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Samsung Galaxy Note7: An excellent phone for the high-price market

Dan Rosenbaum | Aug. 17, 2016
Samsung's new addition to its Galaxy line of phones has a superb display, well-thought-out design and strong security features.

There is a headphone jack on the bottom left edge. The power switch is on the right edge, volume buttons on the left, and the SIM/microSD drawer is at the top.

Samsung claims the same high level of water resistance for the Note7 as it does for the S7 phones, which is to say IP68: water resistance to five feet for 30 minutes. The screen is covered by Gorilla Glass 5, the newest and latest edition of Corning's tough shatter-resistant glass.

The Note7 runs Android 6.0.1 Marshmallow, but what the company has done with the Settings menu is kind of interesting. Native Android organizes a phone's endless settings into categories like "Wireless and Networks," "Phone," "Personal" and "System." The Note7 does away with those categories but organizes the settings into 13 well-selected groups plus a user manual. Furthermore, each of the settings submenus includes at the bottom a couple of suggestions for what you may also have been looking for. It is well-thought-out, and is surprisingly effective in taming Android's menus.

The S Pen

The signature feature of the Note7 is the S Pen stylus. The S Pen is on the small side -- 4.25 x 0.2 in. with a button about halfway down on one side and another at the top. When not in use, the S Pen docks inside the phone; there's a spring-loaded port on the bottom right edge of the phone, and unlike with the Note5, it's impossible to insert the pen backwards.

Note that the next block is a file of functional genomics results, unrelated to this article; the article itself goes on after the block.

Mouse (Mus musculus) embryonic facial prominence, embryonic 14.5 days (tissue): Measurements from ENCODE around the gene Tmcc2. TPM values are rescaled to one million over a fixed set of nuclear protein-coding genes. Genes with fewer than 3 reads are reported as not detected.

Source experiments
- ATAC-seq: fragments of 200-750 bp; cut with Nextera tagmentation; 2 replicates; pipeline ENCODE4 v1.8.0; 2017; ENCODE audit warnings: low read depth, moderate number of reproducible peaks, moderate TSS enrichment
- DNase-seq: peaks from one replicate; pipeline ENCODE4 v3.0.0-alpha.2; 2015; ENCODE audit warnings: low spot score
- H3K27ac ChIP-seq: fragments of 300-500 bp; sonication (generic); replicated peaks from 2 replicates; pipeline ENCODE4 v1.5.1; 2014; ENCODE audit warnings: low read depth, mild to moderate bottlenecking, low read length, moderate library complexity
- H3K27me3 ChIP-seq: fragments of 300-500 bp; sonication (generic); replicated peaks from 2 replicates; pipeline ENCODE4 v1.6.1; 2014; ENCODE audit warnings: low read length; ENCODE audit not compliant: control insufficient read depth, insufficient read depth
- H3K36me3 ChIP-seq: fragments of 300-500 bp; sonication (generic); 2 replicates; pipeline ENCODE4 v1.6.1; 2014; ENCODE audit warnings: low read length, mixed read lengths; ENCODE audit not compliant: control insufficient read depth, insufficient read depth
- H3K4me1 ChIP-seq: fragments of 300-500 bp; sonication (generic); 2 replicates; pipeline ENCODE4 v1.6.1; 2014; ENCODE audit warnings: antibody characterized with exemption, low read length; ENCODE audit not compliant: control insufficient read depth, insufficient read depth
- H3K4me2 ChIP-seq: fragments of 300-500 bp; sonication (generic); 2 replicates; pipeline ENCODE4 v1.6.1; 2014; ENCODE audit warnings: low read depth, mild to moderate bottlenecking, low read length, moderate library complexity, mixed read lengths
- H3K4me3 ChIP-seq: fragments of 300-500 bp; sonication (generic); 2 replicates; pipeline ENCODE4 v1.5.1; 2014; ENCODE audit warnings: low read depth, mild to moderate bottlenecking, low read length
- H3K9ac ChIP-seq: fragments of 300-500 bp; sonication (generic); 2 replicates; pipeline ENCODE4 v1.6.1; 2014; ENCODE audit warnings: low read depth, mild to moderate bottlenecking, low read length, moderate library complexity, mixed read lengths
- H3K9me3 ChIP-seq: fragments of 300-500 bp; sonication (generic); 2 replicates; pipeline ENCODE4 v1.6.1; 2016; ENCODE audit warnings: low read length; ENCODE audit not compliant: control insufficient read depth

The phone recognizes when you remove the S Pen and offers you several options. You can create notes using the stylus -- which is pressure sensitive -- as a brush or a pen, or as input for limited handwriting recognition. (This last is hard for me to test; my handwriting frequently defies even the most sophisticated human interpretation.) Hovering over a word will translate it into English or several other languages. And -- perhaps neatest of all -- you can extract editable text from any screen by selecting it with the pen in Smart Select.

Your enthusiasm for the stylus will depend on how you plan to use the phone. I never did master it entirely, although there were certainly times when it I found it useful -- for example, there's a new feature that lets you jot brief notes that would appear on the sleep screen, where they're hard to ignore. Others could use it to annotate photos: take a picture of something, draw angry red circles to isolate a problem, or write "Fix this now!" and send it off in an email.

Samsung reps have said that it will be possible to buy S Pens to replace ones that are lost. No price was available at press time.


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